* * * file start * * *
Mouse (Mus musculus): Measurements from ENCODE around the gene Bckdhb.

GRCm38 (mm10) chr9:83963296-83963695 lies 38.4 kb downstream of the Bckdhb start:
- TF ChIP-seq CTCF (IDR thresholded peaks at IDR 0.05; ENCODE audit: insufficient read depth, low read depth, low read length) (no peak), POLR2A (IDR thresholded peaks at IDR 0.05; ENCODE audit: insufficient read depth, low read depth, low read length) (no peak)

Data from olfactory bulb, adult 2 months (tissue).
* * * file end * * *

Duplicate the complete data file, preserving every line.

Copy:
Mouse (Mus musculus): Measurements from ENCODE around the gene Bckdhb.

GRCm38 (mm10) chr9:83963296-83963695 lies 38.4 kb downstream of the Bckdhb start:
- TF ChIP-seq CTCF (IDR thresholded peaks at IDR 0.05; ENCODE audit: insufficient read depth, low read depth, low read length) (no peak), POLR2A (IDR thresholded peaks at IDR 0.05; ENCODE audit: insufficient read depth, low read depth, low read length) (no peak)

Data from olfactory bulb, adult 2 months (tissue).